Gymnasts have mastered the art of balance—between individual and team, calm and chaos, motion and stillness, strength and grace—on the beam and off.
In a sport known for its artistic feats of athleticism, the members of the Stanford Women’s gymnastics team draw on their own power and that of their teammates to stick the landing.
At practice, upbeat songs blast over the speakers while gymnasts train on the bars, vault, beams, and floor. In one corner, someone flips around the bars. In another, a gymnast walks the beam. Amid the high energy of training sessions and meets, the gymnasts use their mental and physical strength to execute skills that leave many in awe but that few have the ability to do.
For many who reach the heights of Division 1 NCAA, the road is one they’ve walked for most of their lives.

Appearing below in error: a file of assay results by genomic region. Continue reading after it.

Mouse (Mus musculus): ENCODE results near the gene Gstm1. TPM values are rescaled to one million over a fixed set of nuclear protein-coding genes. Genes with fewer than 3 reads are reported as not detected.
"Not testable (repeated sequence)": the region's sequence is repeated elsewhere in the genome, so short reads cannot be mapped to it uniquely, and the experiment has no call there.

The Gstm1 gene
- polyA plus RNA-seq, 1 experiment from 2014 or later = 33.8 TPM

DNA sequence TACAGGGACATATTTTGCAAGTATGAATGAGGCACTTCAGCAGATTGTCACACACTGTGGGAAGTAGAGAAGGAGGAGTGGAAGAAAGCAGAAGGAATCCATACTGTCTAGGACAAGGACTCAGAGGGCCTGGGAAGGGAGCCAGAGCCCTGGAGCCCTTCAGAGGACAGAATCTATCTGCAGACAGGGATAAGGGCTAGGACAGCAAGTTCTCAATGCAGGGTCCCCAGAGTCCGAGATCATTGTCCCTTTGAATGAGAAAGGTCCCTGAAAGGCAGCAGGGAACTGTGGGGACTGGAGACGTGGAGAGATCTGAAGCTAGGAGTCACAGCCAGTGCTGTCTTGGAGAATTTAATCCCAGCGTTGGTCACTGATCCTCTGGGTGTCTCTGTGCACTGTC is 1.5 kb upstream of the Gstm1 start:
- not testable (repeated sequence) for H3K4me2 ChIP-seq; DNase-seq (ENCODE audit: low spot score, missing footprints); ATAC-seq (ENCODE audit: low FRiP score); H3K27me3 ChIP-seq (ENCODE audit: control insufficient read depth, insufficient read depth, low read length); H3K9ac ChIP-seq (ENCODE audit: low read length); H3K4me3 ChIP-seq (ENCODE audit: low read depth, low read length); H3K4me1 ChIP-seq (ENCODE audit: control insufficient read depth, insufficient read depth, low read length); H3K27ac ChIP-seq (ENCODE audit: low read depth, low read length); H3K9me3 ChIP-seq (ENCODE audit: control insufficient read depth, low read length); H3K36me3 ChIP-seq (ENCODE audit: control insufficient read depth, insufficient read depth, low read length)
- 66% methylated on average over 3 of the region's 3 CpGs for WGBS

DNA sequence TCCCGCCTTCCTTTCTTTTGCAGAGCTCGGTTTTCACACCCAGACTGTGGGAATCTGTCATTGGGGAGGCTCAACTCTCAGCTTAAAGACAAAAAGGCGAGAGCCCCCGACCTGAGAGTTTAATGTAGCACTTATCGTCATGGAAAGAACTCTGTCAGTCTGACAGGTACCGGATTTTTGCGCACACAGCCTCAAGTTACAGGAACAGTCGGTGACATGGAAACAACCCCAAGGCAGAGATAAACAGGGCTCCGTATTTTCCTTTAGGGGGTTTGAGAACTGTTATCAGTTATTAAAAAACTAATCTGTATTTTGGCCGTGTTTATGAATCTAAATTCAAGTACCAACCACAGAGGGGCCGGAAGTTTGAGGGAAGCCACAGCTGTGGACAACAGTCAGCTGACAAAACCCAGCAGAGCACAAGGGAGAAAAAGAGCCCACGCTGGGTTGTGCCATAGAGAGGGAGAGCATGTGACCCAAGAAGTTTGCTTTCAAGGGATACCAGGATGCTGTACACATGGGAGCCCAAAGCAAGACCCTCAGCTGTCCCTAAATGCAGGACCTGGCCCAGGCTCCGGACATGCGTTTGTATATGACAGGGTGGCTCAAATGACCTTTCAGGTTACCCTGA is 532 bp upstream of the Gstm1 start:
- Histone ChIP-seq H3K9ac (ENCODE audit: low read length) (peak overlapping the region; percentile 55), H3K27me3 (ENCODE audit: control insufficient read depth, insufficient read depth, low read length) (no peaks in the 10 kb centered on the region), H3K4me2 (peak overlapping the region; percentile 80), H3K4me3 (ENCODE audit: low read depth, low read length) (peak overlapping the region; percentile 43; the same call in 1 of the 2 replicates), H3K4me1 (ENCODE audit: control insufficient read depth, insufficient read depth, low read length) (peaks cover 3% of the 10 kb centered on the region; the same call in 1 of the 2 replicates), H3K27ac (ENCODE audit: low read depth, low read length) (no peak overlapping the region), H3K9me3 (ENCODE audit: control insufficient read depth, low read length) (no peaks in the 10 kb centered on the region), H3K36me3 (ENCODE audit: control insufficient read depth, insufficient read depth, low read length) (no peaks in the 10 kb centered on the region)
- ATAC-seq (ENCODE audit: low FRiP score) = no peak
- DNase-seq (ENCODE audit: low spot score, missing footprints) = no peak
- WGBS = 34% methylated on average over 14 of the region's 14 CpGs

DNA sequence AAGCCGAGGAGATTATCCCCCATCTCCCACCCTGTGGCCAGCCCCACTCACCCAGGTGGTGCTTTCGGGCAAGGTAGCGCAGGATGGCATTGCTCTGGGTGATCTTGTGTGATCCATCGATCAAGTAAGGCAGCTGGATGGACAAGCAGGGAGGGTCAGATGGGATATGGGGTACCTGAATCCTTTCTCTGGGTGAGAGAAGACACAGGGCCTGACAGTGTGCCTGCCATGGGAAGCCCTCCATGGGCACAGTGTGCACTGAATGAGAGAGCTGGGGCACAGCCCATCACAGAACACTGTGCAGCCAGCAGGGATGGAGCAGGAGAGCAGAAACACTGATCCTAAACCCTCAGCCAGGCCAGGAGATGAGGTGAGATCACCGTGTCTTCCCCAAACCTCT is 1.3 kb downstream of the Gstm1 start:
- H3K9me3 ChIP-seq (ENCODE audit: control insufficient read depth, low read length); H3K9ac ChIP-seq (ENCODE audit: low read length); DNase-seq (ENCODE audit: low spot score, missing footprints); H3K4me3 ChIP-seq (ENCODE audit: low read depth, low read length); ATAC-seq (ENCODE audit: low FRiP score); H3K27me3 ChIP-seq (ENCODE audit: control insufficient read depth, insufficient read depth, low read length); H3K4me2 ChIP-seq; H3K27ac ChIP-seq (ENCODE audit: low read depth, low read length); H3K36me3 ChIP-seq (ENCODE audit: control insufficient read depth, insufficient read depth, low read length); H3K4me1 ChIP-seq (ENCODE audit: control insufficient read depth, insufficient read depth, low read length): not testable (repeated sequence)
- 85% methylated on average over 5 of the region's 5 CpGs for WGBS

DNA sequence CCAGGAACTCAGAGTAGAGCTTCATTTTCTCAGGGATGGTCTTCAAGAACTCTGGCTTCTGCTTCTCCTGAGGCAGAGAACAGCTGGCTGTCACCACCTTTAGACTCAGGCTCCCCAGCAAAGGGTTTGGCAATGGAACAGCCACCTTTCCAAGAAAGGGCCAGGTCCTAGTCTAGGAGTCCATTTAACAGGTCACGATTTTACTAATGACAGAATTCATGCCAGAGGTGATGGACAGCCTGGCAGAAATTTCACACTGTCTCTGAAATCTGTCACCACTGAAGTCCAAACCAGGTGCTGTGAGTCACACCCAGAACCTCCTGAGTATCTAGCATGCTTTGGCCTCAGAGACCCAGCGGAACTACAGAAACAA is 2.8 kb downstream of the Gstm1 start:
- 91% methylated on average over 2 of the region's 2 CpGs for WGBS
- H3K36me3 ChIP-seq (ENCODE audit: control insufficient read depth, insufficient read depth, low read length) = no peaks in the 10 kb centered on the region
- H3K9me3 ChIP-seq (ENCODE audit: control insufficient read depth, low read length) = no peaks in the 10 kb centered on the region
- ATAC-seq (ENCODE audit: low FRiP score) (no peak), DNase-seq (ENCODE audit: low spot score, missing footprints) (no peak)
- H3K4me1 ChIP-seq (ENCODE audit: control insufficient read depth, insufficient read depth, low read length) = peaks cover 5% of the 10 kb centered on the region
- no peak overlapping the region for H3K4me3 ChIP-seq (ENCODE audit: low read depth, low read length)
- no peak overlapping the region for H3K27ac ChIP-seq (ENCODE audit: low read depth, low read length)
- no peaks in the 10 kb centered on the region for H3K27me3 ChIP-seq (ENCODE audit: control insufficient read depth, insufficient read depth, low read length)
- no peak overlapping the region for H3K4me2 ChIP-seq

“More than any other sport, athletes start so young in gymnastics. Most of the time, you start when you’re three years old,” said Head Coach Tabitha Yim. Gymnasts like Taralyn Nguyen and Ira Alexeeva both began their own journeys at this age. Others, like Isabela Onyshko, a junior at Stanford and former member of the Canadian Olympic team, began at six.
Since then, gymnasts from around North America landed on Stanford’s team where they flip, spring, jump, and fly all in search of the perfect 10.